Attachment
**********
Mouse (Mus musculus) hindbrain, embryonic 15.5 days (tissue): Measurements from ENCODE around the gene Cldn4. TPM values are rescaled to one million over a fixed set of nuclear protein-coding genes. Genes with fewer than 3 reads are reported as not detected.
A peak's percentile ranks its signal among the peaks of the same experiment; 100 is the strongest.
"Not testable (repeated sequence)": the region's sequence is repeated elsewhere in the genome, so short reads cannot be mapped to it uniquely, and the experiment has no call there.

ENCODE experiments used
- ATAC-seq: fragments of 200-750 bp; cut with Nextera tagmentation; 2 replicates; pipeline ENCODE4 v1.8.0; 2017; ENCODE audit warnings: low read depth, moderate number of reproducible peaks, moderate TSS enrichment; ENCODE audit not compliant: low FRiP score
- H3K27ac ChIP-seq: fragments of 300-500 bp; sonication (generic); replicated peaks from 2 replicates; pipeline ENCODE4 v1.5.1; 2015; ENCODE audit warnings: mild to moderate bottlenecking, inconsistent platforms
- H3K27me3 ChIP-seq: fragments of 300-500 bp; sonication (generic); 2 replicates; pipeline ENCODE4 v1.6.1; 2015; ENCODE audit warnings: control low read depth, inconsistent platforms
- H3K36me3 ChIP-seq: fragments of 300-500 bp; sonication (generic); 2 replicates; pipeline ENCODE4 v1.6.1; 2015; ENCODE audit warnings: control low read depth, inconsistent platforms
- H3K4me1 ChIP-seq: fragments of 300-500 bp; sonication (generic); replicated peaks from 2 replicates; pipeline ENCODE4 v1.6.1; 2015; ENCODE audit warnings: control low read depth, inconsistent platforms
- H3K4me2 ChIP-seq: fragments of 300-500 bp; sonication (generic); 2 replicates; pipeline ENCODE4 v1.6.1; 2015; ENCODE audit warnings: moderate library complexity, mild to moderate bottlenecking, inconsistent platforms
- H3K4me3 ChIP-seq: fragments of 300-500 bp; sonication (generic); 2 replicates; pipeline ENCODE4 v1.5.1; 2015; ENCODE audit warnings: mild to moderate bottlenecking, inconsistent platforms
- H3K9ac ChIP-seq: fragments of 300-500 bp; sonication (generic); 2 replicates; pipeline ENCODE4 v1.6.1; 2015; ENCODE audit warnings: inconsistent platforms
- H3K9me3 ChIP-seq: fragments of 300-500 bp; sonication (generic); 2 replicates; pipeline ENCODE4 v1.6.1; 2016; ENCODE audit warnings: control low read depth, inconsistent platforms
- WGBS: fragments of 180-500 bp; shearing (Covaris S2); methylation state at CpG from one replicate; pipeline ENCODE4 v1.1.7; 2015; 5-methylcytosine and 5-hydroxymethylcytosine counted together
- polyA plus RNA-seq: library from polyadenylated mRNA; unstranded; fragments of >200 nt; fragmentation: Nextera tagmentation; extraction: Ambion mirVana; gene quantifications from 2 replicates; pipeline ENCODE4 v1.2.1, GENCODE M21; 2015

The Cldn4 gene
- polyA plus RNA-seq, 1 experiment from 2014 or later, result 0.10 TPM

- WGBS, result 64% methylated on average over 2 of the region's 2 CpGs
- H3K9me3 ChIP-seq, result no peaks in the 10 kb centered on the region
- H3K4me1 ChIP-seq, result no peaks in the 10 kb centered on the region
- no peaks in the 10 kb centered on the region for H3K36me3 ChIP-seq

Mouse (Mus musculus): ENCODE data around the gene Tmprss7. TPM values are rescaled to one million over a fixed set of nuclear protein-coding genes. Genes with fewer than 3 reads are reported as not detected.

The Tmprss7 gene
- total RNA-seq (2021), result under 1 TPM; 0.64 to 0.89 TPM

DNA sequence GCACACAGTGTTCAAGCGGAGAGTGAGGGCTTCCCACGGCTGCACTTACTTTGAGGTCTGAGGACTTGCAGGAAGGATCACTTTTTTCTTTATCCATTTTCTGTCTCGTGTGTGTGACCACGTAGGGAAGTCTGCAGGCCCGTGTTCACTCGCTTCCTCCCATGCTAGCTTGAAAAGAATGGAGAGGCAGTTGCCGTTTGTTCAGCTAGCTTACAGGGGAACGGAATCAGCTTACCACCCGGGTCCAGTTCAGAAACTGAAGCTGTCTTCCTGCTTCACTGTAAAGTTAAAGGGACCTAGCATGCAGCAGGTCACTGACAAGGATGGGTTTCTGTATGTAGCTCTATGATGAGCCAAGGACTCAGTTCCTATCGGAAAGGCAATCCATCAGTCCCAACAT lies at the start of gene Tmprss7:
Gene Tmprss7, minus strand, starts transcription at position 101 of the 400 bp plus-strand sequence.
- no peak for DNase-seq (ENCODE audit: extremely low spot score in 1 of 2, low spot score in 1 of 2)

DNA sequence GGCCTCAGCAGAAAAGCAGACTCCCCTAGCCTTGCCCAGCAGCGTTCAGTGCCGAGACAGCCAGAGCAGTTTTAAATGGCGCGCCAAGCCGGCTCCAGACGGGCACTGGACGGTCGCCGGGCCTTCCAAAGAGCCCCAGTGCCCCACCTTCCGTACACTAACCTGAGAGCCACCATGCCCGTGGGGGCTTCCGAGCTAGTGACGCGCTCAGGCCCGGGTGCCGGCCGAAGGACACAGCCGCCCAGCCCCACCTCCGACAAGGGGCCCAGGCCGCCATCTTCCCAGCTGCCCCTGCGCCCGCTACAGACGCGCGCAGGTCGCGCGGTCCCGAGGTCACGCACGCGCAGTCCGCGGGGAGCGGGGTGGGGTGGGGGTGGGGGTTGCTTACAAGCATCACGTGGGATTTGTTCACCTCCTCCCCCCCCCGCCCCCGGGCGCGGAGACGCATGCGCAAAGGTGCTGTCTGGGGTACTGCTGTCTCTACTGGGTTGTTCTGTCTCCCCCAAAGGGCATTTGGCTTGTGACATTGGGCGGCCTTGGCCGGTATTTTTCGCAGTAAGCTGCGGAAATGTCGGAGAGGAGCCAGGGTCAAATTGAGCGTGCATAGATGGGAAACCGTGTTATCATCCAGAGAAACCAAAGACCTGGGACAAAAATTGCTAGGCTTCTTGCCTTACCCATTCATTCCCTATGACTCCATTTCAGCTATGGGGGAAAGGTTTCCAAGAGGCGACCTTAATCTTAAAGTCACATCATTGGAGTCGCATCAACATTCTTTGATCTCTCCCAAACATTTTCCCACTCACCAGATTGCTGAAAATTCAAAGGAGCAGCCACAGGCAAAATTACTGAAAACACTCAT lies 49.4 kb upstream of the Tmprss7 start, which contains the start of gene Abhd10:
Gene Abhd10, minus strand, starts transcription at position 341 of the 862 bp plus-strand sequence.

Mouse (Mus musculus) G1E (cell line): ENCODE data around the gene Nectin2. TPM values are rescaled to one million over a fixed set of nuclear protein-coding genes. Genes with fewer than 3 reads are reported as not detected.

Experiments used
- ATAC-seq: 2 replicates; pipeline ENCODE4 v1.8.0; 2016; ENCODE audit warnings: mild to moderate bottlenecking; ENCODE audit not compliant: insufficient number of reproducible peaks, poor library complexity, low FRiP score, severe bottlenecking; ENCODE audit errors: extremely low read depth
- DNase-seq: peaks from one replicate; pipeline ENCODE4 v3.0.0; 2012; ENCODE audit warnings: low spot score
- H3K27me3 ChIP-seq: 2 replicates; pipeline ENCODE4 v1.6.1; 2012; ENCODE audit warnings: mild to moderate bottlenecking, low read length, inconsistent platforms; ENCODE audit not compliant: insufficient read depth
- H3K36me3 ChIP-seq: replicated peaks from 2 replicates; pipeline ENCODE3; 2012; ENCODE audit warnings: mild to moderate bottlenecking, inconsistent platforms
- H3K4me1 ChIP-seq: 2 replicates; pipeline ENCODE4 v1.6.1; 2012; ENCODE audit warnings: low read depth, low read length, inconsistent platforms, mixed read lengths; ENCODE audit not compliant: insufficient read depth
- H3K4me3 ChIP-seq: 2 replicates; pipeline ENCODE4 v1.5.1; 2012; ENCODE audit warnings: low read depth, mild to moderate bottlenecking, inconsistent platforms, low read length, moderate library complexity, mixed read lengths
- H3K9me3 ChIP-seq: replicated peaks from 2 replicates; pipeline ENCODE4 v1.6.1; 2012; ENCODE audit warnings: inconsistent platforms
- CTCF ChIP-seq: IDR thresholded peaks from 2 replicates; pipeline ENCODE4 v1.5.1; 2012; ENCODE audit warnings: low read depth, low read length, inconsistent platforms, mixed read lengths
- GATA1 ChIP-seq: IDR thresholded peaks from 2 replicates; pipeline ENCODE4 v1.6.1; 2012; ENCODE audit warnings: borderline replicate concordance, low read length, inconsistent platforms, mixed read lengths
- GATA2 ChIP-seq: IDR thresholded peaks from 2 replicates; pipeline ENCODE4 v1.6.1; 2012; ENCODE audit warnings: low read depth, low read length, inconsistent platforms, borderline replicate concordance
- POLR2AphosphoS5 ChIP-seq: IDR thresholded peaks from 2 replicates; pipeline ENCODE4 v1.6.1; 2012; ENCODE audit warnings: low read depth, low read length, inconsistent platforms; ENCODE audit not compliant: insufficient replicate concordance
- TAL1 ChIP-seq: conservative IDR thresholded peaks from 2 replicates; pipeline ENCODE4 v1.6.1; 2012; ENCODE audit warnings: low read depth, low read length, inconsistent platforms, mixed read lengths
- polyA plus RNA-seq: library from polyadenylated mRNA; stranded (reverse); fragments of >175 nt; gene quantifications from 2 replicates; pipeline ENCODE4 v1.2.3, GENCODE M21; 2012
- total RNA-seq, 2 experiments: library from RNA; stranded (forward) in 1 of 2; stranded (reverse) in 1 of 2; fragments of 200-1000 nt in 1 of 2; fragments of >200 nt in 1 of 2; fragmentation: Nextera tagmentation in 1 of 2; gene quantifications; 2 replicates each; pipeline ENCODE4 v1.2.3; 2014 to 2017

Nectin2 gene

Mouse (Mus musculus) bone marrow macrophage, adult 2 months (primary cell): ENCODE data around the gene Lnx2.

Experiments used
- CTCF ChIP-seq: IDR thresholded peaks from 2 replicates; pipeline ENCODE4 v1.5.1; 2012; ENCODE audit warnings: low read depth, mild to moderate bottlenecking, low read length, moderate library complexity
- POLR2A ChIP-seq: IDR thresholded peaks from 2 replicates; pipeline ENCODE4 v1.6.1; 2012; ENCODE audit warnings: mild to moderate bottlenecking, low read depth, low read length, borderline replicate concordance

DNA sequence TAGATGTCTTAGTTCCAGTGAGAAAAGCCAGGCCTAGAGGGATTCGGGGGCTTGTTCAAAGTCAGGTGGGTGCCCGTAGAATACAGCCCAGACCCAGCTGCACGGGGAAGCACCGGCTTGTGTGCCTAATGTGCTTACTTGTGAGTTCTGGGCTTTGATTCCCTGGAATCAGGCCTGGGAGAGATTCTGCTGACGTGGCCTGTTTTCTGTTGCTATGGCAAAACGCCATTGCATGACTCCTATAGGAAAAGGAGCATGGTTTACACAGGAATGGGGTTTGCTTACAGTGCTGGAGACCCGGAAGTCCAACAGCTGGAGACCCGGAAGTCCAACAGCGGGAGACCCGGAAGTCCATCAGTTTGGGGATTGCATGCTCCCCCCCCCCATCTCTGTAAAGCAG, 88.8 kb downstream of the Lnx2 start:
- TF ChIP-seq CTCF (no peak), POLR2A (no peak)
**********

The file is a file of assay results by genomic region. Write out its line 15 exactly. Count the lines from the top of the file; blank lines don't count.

- polyA plus RNA-seq: library from polyadenylated mRNA; unstranded; fragments of >200 nt; fragmentation: Nextera tagmentation; extraction: Ambion mirVana; gene quantifications from 2 replicates; pipeline ENCODE4 v1.2.1, GENCODE M21; 2015